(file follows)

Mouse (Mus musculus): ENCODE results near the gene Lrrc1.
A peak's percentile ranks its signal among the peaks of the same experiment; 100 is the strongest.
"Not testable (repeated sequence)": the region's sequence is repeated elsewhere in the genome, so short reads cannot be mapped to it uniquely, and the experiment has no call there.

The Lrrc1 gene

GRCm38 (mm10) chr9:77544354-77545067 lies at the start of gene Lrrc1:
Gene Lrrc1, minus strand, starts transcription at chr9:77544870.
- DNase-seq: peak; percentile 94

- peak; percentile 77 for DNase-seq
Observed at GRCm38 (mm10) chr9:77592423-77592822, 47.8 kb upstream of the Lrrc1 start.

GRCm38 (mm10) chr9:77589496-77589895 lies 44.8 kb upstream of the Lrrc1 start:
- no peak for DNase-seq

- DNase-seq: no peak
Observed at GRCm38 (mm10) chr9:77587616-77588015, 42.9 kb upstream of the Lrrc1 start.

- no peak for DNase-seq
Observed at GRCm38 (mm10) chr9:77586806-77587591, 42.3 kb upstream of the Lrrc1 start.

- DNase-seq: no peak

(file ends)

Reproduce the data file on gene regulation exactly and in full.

Mouse (Mus musculus): ENCODE results near the gene Lrrc1.
A peak's percentile ranks its signal among the peaks of the same experiment; 100 is the strongest.
"Not testable (repeated sequence)": the region's sequence is repeated elsewhere in the genome, so short reads cannot be mapped to it uniquely, and the experiment has no call there.

The Lrrc1 gene

GRCm38 (mm10) chr9:77544354-77545067 lies at the start of gene Lrrc1:
Gene Lrrc1, minus strand, starts transcription at chr9:77544870.
- DNase-seq: peak; percentile 94

- peak; percentile 77 for DNase-seq
Observed at GRCm38 (mm10) chr9:77592423-77592822, 47.8 kb upstream of the Lrrc1 start.

GRCm38 (mm10) chr9:77589496-77589895 lies 44.8 kb upstream of the Lrrc1 start:
- no peak for DNase-seq

- DNase-seq: no peak
Observed at GRCm38 (mm10) chr9:77587616-77588015, 42.9 kb upstream of the Lrrc1 start.

- no peak for DNase-seq
Observed at GRCm38 (mm10) chr9:77586806-77587591, 42.3 kb upstream of the Lrrc1 start.

- DNase-seq: no peak